sábado, 4 de marzo de 2017

Celebrate Engineers | Features | CDC

Celebrate Engineers | Features | CDC

Centers for Disease Control and Prevention. CDC twenty four seven. Saving Lives, Protecting People



Celebrate Engineers



Gears with the words engineering and innovation



Engineers Solve Workplace Safety and Health Problems
National Engineers Week is observed in February and usually surrounds George Washington's birthday, February 22. It is recognized across the country by engineering, educational and cultural societies, universities, corporations and other government agencies. National Engineers Week calls attention to the contributions of our Nation's highly skilled engineers. It is also a time to highlight the importance of learning Science, Technology, Engineering, and Math (STEM) skills and cultivate a love for that learning in our children.
CDC's National Institute for Occupational Safety and Health (NIOSH) employs nearly 250 engineers and engineering technicians who identify, evaluate, develop, and implement engineering control technology to prevent occupational disease and injury. NIOSH engineers solve problems with innovative ideas for many industrial sectors including manufacturing, construction, mining, and healthcare. Many of these solutions are adopted by industry, saving the lives and improving the health of American workers.
 Infographic: Hierarchy of Controls
Hierarchy of Controls Infographic
View large image and text description.

Celebrate Engineers Week 2017 (February 19–25)

Learn What NIOSH Engineers Do, Jerry Kratzer, NIOSH Engineering Technician

What are Engineering Controls?

Engineering controls protect workers by removing hazardous conditions or by placing a barrier between the worker and the hazard. Examples of engineering controls include local exhaust ventilation to capture and remove airborne emissions at the source or machine guards to shield a worker from serious physical harm such as crushed fingers or hands, amputations, burns, blindness or hearing loss. Well-designed engineering controls are highly effective and typically do not interfere with job productivity or personal comfort. Frequently, engineering controls make the work more productive and easier to perform rather than more difficult. To learn more about how engineering controls fit into the strategy for reducing and/or eliminating occupational hazards, visit NIOSH's hierarchy of controls website.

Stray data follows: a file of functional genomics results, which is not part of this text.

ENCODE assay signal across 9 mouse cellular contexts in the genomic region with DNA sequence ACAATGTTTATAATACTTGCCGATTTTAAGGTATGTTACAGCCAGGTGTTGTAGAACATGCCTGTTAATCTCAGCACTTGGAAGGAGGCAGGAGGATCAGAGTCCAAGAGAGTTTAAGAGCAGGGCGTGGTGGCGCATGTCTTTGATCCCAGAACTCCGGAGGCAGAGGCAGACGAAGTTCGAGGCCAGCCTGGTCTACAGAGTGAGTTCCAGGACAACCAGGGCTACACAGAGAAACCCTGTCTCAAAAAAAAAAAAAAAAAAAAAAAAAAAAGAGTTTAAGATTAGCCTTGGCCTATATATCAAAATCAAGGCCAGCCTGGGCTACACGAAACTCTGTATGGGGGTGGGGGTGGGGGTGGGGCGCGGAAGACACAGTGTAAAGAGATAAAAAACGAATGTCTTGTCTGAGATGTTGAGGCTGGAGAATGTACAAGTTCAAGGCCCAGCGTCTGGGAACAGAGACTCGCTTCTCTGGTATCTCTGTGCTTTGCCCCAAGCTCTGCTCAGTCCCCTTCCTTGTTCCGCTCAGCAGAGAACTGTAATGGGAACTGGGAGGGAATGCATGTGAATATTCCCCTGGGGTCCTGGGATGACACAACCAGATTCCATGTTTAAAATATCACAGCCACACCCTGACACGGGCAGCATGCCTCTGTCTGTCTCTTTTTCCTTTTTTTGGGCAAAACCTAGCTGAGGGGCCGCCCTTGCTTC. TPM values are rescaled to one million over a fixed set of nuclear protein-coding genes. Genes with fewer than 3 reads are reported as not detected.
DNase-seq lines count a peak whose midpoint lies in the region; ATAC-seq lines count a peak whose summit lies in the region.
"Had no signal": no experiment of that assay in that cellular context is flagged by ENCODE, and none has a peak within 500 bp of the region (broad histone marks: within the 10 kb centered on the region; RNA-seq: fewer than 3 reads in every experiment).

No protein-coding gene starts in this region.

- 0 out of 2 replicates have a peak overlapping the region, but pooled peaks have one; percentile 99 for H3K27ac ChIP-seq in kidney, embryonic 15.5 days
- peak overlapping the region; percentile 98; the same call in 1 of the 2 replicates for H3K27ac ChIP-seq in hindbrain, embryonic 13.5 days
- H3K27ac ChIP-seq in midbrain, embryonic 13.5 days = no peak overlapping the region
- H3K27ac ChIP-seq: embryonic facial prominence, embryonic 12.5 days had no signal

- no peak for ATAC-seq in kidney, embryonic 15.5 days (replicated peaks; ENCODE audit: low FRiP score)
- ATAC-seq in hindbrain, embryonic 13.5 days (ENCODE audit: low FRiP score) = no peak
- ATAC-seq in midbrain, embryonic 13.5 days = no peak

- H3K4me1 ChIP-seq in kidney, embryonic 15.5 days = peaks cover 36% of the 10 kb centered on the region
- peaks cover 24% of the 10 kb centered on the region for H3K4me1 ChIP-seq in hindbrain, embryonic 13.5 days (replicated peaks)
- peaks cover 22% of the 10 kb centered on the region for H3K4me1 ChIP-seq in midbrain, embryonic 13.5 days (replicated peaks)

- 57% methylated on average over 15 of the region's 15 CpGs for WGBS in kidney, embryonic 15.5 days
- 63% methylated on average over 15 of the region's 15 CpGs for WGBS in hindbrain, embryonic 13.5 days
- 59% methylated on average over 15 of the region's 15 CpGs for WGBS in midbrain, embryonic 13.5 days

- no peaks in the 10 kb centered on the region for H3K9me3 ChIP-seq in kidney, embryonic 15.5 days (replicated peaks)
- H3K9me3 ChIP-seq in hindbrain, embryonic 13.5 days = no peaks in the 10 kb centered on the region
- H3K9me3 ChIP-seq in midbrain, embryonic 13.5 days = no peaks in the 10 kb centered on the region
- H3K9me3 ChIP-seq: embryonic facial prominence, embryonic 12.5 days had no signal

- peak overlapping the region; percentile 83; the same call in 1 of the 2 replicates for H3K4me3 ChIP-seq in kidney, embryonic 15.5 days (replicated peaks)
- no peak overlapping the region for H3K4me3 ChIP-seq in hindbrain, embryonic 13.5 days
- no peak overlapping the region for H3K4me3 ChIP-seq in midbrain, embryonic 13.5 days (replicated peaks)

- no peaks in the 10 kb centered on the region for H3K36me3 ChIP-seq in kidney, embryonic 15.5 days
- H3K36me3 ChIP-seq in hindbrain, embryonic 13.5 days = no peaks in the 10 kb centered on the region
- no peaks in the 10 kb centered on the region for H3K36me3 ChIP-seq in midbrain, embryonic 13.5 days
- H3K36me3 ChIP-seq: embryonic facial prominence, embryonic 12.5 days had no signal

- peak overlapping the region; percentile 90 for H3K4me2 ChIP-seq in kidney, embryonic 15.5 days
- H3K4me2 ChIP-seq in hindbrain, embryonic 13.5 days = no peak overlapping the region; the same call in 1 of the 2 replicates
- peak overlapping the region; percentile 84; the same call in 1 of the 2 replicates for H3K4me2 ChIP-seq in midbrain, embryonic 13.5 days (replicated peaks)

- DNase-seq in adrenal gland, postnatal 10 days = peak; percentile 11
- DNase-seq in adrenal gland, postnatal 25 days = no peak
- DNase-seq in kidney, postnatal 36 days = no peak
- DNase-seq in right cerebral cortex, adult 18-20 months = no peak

How Do Engineers Solve Workplace Safety and Health Problems?

NIOSH researchers represent a variety of engineering disciplines (mechanical, electrical, industrial, chemical, mining, safety, and acoustical) are in a unique position to protect workers. They conduct prevention-oriented research in the field of occupational safety and health (OSH) and collaborate with other OSH experts such as industrial hygienists and physicists on a national and sometimes international scale to develop these successful solutions. NIOSH leads a national initiative called Prevention through Design (PtD) to prevent or reduce occupational injuries, illnesses, and fatalities through the inclusion of prevention considerations in all design aspects that impact workers.
NIOSH engineers plan and conduct research on engineering control technology to prevent worker exposure to hazards and promote the application of effective engineering control technologies through dissemination efforts. They also provide recommendations directly to companies who need assistance in applying engineering control solutions for a particular workplace health and safety problem.
NIOSH engineering research activities include:
  • Laboratory research to test ideas that need further refining or would be difficult to evaluate in the field. NIOSH has access to state-of-the-art ventilation laboratories and instrumentation to conduct research.
  • Walk-through or preliminary surveys are conducted to become familiar with a particular facility or industry. These surveys are normally of short duration and will include very limited exposure monitoring and engineering control performance data.
  • In-depth surveys of longer duration include extensive data collection on worker exposure assessments and engineering control performance. These are normally the basis for detailed recommendations for protecting workers from specific hazards in a given industry.